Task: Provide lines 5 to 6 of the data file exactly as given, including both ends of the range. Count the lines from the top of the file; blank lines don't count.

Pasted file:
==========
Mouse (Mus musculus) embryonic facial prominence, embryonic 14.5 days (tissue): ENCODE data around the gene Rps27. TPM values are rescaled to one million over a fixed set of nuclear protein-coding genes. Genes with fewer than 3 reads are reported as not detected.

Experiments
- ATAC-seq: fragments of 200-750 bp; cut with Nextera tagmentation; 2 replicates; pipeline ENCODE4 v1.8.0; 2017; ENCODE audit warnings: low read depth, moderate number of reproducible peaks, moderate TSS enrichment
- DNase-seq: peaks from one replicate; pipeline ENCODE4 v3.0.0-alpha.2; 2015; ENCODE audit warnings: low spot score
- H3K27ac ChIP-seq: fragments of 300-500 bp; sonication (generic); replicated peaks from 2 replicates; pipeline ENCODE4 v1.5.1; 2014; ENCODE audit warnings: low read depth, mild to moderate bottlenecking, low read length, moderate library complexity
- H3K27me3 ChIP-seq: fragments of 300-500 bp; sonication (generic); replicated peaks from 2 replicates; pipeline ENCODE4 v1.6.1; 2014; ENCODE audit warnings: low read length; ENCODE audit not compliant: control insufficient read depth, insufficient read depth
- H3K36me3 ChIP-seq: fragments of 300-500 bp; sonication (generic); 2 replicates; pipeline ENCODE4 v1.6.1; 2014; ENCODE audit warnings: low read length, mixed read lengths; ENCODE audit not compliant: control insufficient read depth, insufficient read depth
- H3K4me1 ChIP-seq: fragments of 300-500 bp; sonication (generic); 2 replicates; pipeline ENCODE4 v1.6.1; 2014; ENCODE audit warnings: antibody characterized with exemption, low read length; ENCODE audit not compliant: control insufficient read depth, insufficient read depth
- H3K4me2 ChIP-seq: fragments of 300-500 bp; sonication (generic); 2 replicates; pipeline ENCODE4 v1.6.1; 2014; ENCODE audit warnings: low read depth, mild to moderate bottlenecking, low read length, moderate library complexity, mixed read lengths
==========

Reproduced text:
- H3K27ac ChIP-seq: fragments of 300-500 bp; sonication (generic); replicated peaks from 2 replicates; pipeline ENCODE4 v1.5.1; 2014; ENCODE audit warnings: low read depth, mild to moderate bottlenecking, low read length, moderate library complexity
- H3K27me3 ChIP-seq: fragments of 300-500 bp; sonication (generic); replicated peaks from 2 replicates; pipeline ENCODE4 v1.6.1; 2014; ENCODE audit warnings: low read length; ENCODE audit not compliant: control insufficient read depth, insufficient read depth